Leaders of the Namibian genocide victim communities, Nama and Ovaherero, have called for the settlement agreement between Namibia and Germany to be revisited, saying they were excluded from the negotiation process.
They cited a 2006 resolution made by the Namibian National Assembly that emphasizes the involvement of affected communities in the negotiations.
“What we are calling on is that the negotiations should start afresh, the victim communities must be on board and the two governments must be on board and we start the process afresh,” Ovaherero Traditional Authority (OTA) Secretary General Mutjinde Katjiua told Xinhua. “That is the only way we can see a solution that will redress our challenges.”
“The Namibian government negotiated from a position of 72 billion euros to accept a deal of 1 billion euros. That is a lost case, so we need to go back to the drawing board,” he said.
In a separate interview, Deodat Dirkse, secretary-general of the Nama Traditional Leaders Association (NTLA), said if the Namibian government does not go back to the drawing board to include the affected communities, it will face resistance from its own people.
“Now there is an agreement we haven’t seen yet. The biggest danger I see about this is that, if those Namibians that are included or stated in the resolution of 2006 are excluded, are we endangering their citizenship as Namibians or not?” he said.
Last Thursday, Namibian politician Kazenambo Kazenambo, together with other members of the affected groups, petitioned the United Nations to intervene over what they called the “unfair and botched” deal struck by the German and Namibian governments on the 1904-1908 genocide.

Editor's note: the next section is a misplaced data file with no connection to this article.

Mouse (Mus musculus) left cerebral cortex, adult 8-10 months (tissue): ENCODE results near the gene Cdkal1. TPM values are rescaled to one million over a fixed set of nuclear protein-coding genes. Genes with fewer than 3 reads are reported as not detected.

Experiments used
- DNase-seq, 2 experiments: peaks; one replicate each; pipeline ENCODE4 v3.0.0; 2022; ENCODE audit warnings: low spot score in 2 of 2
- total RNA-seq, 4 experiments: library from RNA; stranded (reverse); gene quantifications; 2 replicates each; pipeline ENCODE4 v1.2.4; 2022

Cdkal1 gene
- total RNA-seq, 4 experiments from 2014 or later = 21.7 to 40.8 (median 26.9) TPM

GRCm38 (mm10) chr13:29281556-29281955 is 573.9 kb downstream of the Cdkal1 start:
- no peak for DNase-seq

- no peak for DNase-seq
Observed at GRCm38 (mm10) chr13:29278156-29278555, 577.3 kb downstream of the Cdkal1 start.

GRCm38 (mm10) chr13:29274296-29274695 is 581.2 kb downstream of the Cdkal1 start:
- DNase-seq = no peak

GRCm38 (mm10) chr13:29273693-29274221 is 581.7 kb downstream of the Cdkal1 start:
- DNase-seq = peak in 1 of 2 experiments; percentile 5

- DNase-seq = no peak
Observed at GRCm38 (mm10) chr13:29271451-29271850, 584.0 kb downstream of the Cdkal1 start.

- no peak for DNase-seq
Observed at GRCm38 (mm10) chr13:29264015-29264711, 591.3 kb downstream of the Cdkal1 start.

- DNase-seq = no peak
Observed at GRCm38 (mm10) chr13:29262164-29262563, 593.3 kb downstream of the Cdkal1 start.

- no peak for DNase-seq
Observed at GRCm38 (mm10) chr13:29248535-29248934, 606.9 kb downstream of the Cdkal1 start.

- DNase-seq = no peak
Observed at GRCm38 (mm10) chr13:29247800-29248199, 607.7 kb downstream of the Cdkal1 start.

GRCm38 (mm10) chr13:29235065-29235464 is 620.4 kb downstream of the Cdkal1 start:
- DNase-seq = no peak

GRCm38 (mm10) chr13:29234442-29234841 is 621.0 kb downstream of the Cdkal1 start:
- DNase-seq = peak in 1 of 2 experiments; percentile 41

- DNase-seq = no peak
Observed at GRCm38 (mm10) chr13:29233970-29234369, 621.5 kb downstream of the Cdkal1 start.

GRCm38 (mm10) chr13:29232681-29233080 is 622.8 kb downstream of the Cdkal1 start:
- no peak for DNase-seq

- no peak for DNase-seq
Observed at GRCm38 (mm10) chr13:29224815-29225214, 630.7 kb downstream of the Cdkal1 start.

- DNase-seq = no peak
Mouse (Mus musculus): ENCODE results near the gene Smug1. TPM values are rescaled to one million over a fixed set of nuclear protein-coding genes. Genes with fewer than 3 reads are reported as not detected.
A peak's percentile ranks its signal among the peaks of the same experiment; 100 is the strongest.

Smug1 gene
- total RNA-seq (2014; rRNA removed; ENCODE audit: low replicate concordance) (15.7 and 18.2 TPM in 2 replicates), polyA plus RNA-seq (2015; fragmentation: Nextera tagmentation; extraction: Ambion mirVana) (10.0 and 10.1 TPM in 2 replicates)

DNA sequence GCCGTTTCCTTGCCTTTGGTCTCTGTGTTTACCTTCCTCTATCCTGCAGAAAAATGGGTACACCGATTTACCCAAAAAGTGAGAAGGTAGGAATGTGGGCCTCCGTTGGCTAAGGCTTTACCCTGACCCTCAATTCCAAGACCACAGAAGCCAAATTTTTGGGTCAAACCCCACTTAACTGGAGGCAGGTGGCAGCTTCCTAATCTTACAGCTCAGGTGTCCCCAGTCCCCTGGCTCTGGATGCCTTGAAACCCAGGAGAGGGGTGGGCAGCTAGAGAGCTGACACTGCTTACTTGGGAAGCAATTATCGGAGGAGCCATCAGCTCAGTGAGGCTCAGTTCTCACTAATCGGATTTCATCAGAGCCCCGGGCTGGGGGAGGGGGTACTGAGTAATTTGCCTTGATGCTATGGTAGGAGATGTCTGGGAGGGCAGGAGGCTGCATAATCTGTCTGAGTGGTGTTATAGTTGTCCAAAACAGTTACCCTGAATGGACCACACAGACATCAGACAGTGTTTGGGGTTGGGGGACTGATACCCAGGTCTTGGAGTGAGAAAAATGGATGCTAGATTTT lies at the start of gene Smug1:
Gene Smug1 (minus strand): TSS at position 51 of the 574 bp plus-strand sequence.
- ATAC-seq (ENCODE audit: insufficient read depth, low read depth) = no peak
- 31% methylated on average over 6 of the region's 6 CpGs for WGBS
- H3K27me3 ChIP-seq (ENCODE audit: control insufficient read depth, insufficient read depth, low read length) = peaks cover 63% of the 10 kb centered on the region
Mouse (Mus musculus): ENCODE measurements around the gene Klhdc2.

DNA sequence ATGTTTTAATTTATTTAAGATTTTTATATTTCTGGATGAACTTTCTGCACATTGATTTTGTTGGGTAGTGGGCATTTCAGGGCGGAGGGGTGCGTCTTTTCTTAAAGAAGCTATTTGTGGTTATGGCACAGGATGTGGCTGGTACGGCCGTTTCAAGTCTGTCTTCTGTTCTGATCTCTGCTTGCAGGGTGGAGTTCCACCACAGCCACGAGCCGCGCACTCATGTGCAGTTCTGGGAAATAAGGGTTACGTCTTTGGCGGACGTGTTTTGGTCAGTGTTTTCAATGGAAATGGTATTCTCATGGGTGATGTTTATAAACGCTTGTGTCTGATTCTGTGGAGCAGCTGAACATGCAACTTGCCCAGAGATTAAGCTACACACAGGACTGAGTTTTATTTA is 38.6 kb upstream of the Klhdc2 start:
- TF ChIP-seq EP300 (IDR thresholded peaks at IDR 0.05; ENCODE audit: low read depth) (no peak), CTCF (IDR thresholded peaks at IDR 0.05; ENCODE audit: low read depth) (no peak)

Kazenambo told the media that the agreement, which seeks to compensate Namibia with 1 billion euros (1.3 billion U.S. dollars) and a public apology, is a blatant disregard of the human rights of the Namibian people and undermines the lives of the people who were killed.
“The current agreement will not bring closure or restorative justice to the affected communities. The hide-and-seek being displayed by the German government has potential to cause civil strive and killed mutual trust among the affected communities,” he said.
Kazenambo said the deal shows the “patronizing” nature of the German government in dealing with the issue of genocide, calling for the UN to order the German government to find an agreeable solution.
He said the failure to find a long-lasting, acceptable solution by the German government is pushing Namibia’s affected communities to the brink.
Kazenambo said the deal fails to address the Ovaherero and Nama people’s loss of ancestral land.
“Germany, instead of facing and engaging the descendants of the genocide, has chosen to work with the government in gross violation of the UN charter on human rights,” he said.
Meanwhile, presidential press secretary and presidential adviser Alfredo Hengari said the government and President Hage Geingob fully appreciate the difficulties that are involved in managing such a complex process with emotions and also with the difficulties around agreeing on figures.
“However, the president also appreciates the fact that the genocide had strong moral dimensions and the dignity of the people cannot be bought. No amount of money can bring lives that are lost,” he said. “It is in that vein that the president and the government at large welcome the fact that Germany accepted the wrongs that it committed in Namibia as genocide.”
“Germany is offering an apology in that regard to be followed by reparations that would allow the seven affected regions and communities residing in those regions to start a process of reconstructions and most importantly healing,” Hengari said. Enditem